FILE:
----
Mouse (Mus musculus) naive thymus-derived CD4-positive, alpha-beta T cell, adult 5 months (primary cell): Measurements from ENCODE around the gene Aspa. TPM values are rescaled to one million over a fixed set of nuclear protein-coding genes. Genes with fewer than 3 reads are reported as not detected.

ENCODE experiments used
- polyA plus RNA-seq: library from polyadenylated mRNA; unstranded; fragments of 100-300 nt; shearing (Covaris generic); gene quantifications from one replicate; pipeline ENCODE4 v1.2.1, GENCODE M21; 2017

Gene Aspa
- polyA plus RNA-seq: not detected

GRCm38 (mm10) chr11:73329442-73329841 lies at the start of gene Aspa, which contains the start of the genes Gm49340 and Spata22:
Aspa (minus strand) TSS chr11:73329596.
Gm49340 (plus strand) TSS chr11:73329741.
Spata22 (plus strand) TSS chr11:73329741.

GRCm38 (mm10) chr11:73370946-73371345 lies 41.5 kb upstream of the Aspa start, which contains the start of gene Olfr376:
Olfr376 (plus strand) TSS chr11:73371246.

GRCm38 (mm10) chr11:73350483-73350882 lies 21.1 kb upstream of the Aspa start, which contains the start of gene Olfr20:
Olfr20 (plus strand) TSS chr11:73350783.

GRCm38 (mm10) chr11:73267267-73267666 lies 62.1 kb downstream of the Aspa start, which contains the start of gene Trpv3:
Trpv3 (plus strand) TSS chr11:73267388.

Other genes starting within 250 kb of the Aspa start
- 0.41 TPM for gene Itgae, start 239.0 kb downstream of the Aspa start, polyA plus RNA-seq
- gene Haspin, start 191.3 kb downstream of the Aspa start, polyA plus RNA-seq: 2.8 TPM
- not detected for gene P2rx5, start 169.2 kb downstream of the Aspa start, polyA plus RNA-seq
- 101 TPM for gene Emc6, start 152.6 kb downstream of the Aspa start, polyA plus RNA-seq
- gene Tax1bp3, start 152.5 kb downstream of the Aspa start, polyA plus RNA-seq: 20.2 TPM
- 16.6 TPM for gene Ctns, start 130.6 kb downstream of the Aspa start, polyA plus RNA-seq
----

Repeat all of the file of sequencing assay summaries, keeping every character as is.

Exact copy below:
Mouse (Mus musculus) naive thymus-derived CD4-positive, alpha-beta T cell, adult 5 months (primary cell): Measurements from ENCODE around the gene Aspa. TPM values are rescaled to one million over a fixed set of nuclear protein-coding genes. Genes with fewer than 3 reads are reported as not detected.

ENCODE experiments used
- polyA plus RNA-seq: library from polyadenylated mRNA; unstranded; fragments of 100-300 nt; shearing (Covaris generic); gene quantifications from one replicate; pipeline ENCODE4 v1.2.1, GENCODE M21; 2017

Gene Aspa
- polyA plus RNA-seq: not detected

GRCm38 (mm10) chr11:73329442-73329841 lies at the start of gene Aspa, which contains the start of the genes Gm49340 and Spata22:
Aspa (minus strand) TSS chr11:73329596.
Gm49340 (plus strand) TSS chr11:73329741.
Spata22 (plus strand) TSS chr11:73329741.

GRCm38 (mm10) chr11:73370946-73371345 lies 41.5 kb upstream of the Aspa start, which contains the start of gene Olfr376:
Olfr376 (plus strand) TSS chr11:73371246.

GRCm38 (mm10) chr11:73350483-73350882 lies 21.1 kb upstream of the Aspa start, which contains the start of gene Olfr20:
Olfr20 (plus strand) TSS chr11:73350783.

GRCm38 (mm10) chr11:73267267-73267666 lies 62.1 kb downstream of the Aspa start, which contains the start of gene Trpv3:
Trpv3 (plus strand) TSS chr11:73267388.

Other genes starting within 250 kb of the Aspa start
- 0.41 TPM for gene Itgae, start 239.0 kb downstream of the Aspa start, polyA plus RNA-seq
- gene Haspin, start 191.3 kb downstream of the Aspa start, polyA plus RNA-seq: 2.8 TPM
- not detected for gene P2rx5, start 169.2 kb downstream of the Aspa start, polyA plus RNA-seq
- 101 TPM for gene Emc6, start 152.6 kb downstream of the Aspa start, polyA plus RNA-seq
- gene Tax1bp3, start 152.5 kb downstream of the Aspa start, polyA plus RNA-seq: 20.2 TPM
- 16.6 TPM for gene Ctns, start 130.6 kb downstream of the Aspa start, polyA plus RNA-seq